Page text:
I grew up on a farm and was in the garden early in life. I was always fascinated by squash and we only had one type of squash - Buttercup. It was a big deal for me to cut open the squash, scoop out the seed, add a little brown sugar on the top (I don't bother with this anymore) and bake in the wood stove (which we later converted to fuel oil so it was always on in the winter). This was the same stove and the same oven I would stick my feet into when I came home from sledding. We also put weak lambs in a cardboard box and set them on the open lid so they would have a heated environment. Some made it, some didn't. I once had a lamb that was started this way and I bottle fed him. I named him Roqueforte, or Roki for short.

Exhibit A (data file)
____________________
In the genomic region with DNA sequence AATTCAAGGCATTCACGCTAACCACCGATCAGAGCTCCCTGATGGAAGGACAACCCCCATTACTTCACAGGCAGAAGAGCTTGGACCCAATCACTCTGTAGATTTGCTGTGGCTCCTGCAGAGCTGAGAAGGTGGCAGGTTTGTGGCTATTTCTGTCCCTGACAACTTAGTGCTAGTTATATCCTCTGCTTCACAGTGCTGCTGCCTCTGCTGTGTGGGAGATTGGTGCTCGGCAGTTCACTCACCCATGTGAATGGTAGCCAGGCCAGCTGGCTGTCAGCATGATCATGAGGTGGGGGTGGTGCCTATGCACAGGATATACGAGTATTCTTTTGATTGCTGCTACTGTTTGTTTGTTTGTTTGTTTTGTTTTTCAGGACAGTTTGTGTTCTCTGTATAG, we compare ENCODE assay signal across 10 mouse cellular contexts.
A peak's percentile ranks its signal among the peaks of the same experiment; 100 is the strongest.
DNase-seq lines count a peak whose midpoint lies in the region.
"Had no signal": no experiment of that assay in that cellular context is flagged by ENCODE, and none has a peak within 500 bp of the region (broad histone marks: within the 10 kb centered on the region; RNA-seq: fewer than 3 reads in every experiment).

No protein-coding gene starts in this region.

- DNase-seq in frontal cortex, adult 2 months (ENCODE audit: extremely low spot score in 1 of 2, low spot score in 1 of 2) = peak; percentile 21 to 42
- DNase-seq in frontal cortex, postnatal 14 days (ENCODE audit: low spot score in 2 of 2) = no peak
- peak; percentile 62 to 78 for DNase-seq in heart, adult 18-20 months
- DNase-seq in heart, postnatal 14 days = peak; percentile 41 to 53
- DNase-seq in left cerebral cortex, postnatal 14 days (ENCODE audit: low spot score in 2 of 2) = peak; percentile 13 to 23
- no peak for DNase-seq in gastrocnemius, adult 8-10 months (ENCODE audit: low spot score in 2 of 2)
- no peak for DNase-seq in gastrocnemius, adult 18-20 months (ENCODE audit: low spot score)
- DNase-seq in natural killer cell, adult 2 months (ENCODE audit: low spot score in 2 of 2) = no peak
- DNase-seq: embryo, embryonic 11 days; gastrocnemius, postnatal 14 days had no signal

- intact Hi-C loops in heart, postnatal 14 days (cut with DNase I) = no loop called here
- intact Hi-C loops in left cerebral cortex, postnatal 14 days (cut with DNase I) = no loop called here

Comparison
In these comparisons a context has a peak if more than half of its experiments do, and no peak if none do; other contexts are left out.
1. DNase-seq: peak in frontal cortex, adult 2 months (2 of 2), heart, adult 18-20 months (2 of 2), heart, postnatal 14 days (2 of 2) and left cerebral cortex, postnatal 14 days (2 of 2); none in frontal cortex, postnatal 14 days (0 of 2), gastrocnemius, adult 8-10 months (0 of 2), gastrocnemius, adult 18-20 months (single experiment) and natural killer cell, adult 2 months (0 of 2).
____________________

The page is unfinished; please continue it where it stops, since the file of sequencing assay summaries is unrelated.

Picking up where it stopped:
Anyways, this morning I got up early and made squash bread with some frozen Buttercup squash from 2005. Still delicious after more than 4 years. I use a basic Joy of Cooking recipe, but I don't put clove in anymore because of an allergy I seem to have picked up. I also like to put in chopped pecans and walnuts, as well as raisins. I reduce the sugar by more than half and this bread approaches a full meal quality. It is amazing how well we can eat if we take a hint from the Native Americans - potatoes, corn, tomatoes, squash, beans, amaranth. My current Buttercup variety is one I have been working on for over ten years and resulted from an accidental cross between Kabocha and Buttercup in my little garden in Vancouver when we lived there. It actually came up as volunteers from the compost and I let the seedlings live. Now they have a blocky Buttercup shape and a dark green background with orange "flames" coming up the sides. There is also no button on the bottom. I still get a wide range of genetic variation in the fruits that come up each year, even though I only save seed from the sought-after phenotype. Per a seed-saving workshop I went to a couple of years ago, I save seed from several fruits and mix them up, so as to counter the inherent inbreeding depression in vigor. It seems to work, as I got over 1,000 pounds of Flame Buttercup from 1,125 square feet of space in 2008. At $1.25 per pound, this works out to over $49,000 per acre. Of course, this is just a metric, as I cannot sell all I can grow. (This may change in 2009 as the economy tanks more and more.) However, my squash bread tastes great, I have a wonderful high-yielding variety that is aesthetically pleasing, and my customers and family eat large amounts of quality squash all winter. Squash really is great stuff. I grow plenty of summer squash each year also, but I have a fondness for winter squash, and specifically Buttercup, that stretches over more than half a century.